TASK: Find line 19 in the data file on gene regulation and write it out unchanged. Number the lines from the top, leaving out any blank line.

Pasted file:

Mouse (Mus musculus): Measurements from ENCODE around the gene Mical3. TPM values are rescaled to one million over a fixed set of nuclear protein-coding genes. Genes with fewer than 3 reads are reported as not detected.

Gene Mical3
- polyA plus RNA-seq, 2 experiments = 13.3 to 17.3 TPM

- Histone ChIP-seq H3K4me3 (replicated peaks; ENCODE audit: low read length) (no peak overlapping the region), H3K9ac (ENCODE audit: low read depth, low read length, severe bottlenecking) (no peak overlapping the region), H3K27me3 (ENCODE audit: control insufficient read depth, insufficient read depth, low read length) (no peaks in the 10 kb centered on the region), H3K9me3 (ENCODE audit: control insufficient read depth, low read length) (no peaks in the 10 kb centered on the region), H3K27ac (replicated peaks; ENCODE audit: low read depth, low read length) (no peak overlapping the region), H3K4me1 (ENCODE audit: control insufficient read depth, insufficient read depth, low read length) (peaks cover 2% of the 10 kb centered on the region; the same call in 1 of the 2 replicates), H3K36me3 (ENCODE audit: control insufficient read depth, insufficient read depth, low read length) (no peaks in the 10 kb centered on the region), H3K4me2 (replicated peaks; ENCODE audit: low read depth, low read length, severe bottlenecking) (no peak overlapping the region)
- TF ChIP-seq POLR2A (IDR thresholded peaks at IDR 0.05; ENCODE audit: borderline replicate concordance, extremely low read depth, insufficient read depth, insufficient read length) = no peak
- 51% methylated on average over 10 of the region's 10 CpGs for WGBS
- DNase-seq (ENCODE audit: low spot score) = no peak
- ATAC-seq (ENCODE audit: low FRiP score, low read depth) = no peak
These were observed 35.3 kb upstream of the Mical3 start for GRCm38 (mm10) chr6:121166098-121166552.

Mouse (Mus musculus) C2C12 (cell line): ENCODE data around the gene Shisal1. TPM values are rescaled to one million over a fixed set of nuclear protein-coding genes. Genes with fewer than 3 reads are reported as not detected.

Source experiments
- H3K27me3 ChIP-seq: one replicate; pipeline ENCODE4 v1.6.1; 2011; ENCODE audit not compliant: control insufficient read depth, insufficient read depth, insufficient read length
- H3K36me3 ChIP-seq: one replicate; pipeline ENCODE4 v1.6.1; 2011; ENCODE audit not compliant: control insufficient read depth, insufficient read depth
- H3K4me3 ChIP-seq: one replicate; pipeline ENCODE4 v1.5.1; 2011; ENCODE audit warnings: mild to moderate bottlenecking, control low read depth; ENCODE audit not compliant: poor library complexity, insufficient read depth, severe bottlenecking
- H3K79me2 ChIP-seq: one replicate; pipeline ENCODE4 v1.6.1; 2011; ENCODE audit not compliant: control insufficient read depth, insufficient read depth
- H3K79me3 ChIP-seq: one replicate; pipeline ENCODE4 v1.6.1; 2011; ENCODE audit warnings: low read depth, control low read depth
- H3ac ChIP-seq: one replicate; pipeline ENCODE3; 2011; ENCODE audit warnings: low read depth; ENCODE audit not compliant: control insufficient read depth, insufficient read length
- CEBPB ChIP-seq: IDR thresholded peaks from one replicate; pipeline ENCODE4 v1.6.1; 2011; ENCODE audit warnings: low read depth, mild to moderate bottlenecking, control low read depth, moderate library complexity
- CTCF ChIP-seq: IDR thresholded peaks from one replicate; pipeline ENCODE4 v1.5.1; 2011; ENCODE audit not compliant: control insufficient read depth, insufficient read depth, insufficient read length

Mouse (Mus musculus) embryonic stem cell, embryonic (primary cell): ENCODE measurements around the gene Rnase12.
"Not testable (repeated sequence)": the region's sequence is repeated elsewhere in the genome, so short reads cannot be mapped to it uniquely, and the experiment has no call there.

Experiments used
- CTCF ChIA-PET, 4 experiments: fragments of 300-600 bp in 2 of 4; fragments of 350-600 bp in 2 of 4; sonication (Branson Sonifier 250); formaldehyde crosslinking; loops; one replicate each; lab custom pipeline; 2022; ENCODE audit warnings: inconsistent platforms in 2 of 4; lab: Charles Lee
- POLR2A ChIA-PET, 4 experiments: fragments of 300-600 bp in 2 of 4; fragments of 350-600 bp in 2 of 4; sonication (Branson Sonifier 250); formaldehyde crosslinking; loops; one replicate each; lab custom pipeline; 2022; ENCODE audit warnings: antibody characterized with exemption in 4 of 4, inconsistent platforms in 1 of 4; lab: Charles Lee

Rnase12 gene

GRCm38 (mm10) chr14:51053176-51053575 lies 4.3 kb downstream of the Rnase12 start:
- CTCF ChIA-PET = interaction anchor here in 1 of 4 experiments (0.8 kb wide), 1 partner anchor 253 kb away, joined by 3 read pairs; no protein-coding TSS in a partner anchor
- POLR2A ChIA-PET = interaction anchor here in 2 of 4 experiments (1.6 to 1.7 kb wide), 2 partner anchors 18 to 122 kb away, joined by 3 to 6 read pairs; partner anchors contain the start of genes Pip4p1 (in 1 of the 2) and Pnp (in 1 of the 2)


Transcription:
- CTCF ChIP-seq: IDR thresholded peaks from one replicate; pipeline ENCODE4 v1.5.1; 2011; ENCODE audit not compliant: control insufficient read depth, insufficient read depth, insufficient read length